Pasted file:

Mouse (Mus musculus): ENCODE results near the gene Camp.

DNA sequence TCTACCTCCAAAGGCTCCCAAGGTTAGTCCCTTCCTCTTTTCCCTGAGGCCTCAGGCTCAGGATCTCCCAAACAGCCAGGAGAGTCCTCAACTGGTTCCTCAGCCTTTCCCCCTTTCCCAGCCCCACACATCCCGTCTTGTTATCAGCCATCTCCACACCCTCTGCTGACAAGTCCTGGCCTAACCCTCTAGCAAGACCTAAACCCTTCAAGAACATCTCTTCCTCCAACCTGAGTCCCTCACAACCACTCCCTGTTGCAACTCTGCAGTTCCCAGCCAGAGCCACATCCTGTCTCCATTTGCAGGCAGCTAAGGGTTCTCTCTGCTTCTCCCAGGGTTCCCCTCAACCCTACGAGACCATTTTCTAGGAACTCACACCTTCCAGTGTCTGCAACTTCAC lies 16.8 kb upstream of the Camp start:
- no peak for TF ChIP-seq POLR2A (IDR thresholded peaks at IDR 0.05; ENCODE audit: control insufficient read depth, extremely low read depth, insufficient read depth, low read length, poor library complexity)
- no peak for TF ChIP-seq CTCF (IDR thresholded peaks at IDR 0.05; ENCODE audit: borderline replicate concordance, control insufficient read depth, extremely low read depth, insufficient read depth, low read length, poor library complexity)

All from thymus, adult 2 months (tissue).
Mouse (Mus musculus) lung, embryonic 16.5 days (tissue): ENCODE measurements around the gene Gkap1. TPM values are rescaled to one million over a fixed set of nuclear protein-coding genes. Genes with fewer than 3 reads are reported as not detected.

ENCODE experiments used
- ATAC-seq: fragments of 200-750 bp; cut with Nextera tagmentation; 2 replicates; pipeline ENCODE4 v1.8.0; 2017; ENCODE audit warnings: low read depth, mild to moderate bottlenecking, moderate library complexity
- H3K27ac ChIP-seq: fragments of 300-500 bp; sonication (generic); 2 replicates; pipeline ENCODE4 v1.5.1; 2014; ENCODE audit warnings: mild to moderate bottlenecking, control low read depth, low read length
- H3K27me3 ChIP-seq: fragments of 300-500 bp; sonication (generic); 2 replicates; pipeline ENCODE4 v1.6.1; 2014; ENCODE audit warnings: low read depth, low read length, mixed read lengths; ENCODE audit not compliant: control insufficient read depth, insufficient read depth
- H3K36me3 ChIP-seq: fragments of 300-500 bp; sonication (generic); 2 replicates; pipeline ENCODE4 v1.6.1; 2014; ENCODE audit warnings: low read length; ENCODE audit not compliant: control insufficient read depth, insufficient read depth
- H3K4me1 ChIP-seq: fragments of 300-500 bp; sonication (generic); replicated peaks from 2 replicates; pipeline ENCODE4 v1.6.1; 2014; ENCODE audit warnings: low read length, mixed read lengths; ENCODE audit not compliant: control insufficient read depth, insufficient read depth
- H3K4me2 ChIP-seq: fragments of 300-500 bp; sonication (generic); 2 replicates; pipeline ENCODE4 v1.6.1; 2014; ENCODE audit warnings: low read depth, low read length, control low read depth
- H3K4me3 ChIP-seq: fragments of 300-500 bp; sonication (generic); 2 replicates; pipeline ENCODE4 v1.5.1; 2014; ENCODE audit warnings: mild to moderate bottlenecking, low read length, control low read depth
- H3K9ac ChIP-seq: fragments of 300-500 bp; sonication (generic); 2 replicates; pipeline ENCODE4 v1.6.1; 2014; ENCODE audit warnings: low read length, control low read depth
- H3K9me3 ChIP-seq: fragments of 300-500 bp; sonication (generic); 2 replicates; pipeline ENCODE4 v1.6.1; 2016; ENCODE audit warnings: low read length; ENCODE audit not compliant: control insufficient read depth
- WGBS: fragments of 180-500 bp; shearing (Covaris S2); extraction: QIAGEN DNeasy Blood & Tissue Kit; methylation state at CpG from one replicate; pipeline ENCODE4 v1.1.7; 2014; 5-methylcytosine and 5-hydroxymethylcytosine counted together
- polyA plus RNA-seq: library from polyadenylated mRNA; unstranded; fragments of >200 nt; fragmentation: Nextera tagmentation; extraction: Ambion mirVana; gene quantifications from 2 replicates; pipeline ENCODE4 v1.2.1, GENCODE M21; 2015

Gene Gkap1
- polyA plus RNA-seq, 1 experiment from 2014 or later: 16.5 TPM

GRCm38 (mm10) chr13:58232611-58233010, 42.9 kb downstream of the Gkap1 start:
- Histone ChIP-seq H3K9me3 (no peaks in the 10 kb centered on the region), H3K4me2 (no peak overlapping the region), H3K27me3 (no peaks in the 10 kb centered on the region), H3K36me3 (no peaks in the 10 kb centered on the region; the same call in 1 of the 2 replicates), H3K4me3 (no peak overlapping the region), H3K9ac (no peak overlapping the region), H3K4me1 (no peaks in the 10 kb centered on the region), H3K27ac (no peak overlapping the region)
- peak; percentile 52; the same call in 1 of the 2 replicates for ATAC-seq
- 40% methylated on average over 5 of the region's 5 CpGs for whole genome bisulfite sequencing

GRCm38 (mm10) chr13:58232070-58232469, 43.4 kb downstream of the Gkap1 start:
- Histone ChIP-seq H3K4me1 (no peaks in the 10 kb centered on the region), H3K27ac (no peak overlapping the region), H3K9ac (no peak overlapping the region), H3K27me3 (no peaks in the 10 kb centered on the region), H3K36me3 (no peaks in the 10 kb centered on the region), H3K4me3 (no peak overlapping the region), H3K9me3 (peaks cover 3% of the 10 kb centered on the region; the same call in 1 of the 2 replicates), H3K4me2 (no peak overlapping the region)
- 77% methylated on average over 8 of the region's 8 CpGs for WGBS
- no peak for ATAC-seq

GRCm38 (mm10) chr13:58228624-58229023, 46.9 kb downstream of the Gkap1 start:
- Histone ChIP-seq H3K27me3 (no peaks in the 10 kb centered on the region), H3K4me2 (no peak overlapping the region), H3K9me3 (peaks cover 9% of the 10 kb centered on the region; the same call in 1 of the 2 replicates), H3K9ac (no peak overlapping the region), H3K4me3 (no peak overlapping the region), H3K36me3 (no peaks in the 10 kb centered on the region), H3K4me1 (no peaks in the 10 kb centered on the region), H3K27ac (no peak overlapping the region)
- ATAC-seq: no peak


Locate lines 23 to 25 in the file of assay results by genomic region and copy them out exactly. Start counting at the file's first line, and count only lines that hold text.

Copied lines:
- peak; percentile 52; the same call in 1 of the 2 replicates for ATAC-seq
- 40% methylated on average over 5 of the region's 5 CpGs for whole genome bisulfite sequencing

GRCm38 (mm10) chr13:58232070-58232469, 43.4 kb downstream of the Gkap1 start: